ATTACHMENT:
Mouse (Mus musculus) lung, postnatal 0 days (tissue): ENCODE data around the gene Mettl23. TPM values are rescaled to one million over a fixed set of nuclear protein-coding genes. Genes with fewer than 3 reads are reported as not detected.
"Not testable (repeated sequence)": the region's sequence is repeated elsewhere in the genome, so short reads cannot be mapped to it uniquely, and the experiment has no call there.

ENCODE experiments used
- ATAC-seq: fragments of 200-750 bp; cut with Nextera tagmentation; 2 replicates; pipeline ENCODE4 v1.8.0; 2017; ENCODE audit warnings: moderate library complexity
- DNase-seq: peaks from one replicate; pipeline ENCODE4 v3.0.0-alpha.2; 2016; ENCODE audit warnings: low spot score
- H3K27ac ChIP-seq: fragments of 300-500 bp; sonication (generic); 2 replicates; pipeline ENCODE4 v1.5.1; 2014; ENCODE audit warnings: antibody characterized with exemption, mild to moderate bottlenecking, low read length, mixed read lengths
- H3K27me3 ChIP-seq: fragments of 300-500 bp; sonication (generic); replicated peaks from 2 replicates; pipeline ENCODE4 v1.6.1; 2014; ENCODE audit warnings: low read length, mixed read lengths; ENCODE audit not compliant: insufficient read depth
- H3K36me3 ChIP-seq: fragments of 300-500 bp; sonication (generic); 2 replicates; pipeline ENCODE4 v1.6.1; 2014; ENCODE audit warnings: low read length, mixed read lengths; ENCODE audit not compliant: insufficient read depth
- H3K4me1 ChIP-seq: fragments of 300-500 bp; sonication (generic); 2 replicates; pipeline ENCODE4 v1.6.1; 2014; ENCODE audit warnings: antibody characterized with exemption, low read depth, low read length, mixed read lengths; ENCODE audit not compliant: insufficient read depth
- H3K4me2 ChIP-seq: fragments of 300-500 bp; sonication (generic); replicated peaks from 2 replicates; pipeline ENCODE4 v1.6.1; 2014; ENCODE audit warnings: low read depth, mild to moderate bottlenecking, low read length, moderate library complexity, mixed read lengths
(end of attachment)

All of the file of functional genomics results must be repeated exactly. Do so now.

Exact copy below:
Mouse (Mus musculus) lung, postnatal 0 days (tissue): ENCODE data around the gene Mettl23. TPM values are rescaled to one million over a fixed set of nuclear protein-coding genes. Genes with fewer than 3 reads are reported as not detected.
"Not testable (repeated sequence)": the region's sequence is repeated elsewhere in the genome, so short reads cannot be mapped to it uniquely, and the experiment has no call there.

ENCODE experiments used
- ATAC-seq: fragments of 200-750 bp; cut with Nextera tagmentation; 2 replicates; pipeline ENCODE4 v1.8.0; 2017; ENCODE audit warnings: moderate library complexity
- DNase-seq: peaks from one replicate; pipeline ENCODE4 v3.0.0-alpha.2; 2016; ENCODE audit warnings: low spot score
- H3K27ac ChIP-seq: fragments of 300-500 bp; sonication (generic); 2 replicates; pipeline ENCODE4 v1.5.1; 2014; ENCODE audit warnings: antibody characterized with exemption, mild to moderate bottlenecking, low read length, mixed read lengths
- H3K27me3 ChIP-seq: fragments of 300-500 bp; sonication (generic); replicated peaks from 2 replicates; pipeline ENCODE4 v1.6.1; 2014; ENCODE audit warnings: low read length, mixed read lengths; ENCODE audit not compliant: insufficient read depth
- H3K36me3 ChIP-seq: fragments of 300-500 bp; sonication (generic); 2 replicates; pipeline ENCODE4 v1.6.1; 2014; ENCODE audit warnings: low read length, mixed read lengths; ENCODE audit not compliant: insufficient read depth
- H3K4me1 ChIP-seq: fragments of 300-500 bp; sonication (generic); 2 replicates; pipeline ENCODE4 v1.6.1; 2014; ENCODE audit warnings: antibody characterized with exemption, low read depth, low read length, mixed read lengths; ENCODE audit not compliant: insufficient read depth
- H3K4me2 ChIP-seq: fragments of 300-500 bp; sonication (generic); replicated peaks from 2 replicates; pipeline ENCODE4 v1.6.1; 2014; ENCODE audit warnings: low read depth, mild to moderate bottlenecking, low read length, moderate library complexity, mixed read lengths